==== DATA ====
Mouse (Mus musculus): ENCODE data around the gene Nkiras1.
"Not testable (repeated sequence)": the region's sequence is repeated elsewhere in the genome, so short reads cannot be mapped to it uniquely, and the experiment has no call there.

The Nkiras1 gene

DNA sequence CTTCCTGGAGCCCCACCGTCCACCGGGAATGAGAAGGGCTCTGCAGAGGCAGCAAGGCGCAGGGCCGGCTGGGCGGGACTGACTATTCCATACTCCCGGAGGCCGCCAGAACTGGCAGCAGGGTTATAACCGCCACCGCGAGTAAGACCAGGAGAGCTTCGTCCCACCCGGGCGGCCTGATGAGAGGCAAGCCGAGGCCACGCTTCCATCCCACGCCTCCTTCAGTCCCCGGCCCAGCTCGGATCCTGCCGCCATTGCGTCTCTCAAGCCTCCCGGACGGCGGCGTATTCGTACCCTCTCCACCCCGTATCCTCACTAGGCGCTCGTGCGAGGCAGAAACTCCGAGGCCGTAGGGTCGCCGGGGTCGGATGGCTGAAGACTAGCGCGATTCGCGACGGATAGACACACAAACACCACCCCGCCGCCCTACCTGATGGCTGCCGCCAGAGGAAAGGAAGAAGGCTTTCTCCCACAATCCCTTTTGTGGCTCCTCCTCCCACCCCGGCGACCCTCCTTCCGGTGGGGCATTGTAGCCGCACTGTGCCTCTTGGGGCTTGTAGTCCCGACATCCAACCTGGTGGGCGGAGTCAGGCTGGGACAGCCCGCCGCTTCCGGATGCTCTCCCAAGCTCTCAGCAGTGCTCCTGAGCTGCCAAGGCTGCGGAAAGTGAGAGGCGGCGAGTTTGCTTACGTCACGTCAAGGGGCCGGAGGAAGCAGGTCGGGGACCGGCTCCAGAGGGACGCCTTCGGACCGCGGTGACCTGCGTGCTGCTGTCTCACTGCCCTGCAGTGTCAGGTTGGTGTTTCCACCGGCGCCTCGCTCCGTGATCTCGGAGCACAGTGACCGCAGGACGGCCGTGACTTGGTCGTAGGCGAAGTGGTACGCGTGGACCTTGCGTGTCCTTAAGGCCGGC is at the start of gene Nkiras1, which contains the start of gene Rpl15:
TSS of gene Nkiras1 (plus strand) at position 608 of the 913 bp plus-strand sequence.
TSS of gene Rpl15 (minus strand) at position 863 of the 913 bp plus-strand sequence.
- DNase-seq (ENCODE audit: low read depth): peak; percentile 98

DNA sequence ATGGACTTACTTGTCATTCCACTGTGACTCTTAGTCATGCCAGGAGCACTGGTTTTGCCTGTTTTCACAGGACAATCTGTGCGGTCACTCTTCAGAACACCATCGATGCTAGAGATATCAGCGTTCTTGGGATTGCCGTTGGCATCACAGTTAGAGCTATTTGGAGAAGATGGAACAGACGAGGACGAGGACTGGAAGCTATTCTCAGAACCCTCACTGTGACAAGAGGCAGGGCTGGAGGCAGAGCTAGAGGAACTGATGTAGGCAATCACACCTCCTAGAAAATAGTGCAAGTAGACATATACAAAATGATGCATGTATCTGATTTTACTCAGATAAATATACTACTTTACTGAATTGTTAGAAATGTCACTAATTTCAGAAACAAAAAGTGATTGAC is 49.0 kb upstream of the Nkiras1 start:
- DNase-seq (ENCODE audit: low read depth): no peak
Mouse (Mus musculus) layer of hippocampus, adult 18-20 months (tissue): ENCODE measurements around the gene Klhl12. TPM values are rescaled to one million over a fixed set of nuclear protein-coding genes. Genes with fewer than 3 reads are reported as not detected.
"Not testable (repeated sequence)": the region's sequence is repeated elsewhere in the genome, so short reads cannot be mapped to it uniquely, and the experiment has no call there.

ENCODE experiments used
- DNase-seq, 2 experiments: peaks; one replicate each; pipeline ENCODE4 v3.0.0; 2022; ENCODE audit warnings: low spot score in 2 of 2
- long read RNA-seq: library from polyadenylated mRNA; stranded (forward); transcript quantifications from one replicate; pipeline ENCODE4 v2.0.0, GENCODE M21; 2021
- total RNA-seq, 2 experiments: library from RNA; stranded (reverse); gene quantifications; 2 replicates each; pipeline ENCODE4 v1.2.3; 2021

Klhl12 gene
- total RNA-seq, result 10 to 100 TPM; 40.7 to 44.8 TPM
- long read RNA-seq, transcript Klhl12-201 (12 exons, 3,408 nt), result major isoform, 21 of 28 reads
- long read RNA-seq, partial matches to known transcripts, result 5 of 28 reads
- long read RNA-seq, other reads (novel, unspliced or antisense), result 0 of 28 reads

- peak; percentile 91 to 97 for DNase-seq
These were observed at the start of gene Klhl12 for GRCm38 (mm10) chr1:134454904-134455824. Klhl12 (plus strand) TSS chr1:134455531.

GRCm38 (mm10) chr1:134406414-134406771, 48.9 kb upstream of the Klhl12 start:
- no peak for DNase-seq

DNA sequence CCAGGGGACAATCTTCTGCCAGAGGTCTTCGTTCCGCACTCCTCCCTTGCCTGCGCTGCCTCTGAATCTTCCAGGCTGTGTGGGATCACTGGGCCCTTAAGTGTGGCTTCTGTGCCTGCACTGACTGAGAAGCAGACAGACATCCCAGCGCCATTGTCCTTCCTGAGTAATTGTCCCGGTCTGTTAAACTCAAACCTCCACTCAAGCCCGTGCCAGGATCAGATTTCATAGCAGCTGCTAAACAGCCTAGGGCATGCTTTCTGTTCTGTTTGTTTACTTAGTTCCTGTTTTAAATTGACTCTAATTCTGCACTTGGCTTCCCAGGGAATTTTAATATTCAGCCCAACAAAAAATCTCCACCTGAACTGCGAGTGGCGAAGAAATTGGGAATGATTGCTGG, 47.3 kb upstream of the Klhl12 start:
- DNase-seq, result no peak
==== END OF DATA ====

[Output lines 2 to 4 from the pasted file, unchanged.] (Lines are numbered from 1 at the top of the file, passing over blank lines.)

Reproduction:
"Not testable (repeated sequence)": the region's sequence is repeated elsewhere in the genome, so short reads cannot be mapped to it uniquely, and the experiment has no call there.

The Nkiras1 gene

DNA sequence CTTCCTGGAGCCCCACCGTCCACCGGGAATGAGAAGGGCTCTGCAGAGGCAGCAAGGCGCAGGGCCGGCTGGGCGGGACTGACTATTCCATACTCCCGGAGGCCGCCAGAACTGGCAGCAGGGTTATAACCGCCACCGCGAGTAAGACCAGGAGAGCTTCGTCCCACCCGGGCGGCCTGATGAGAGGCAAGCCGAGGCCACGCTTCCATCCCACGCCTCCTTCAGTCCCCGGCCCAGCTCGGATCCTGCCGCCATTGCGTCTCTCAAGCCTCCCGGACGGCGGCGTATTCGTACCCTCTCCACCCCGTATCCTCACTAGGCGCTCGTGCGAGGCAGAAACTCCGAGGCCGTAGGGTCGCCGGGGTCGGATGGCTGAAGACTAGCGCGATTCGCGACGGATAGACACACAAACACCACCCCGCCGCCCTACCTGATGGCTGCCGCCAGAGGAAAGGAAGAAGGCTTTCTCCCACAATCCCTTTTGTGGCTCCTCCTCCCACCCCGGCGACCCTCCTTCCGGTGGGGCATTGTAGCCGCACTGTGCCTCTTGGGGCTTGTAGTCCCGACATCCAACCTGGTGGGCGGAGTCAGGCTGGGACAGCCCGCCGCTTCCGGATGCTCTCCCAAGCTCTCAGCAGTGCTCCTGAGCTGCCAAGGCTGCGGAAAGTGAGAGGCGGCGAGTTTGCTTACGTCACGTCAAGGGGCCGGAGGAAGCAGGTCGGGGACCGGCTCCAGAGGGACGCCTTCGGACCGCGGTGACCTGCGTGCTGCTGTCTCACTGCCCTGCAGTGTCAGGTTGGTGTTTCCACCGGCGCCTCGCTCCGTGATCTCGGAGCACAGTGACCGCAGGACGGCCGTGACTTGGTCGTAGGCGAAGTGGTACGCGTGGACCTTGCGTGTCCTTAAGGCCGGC is at the start of gene Nkiras1, which contains the start of gene Rpl15: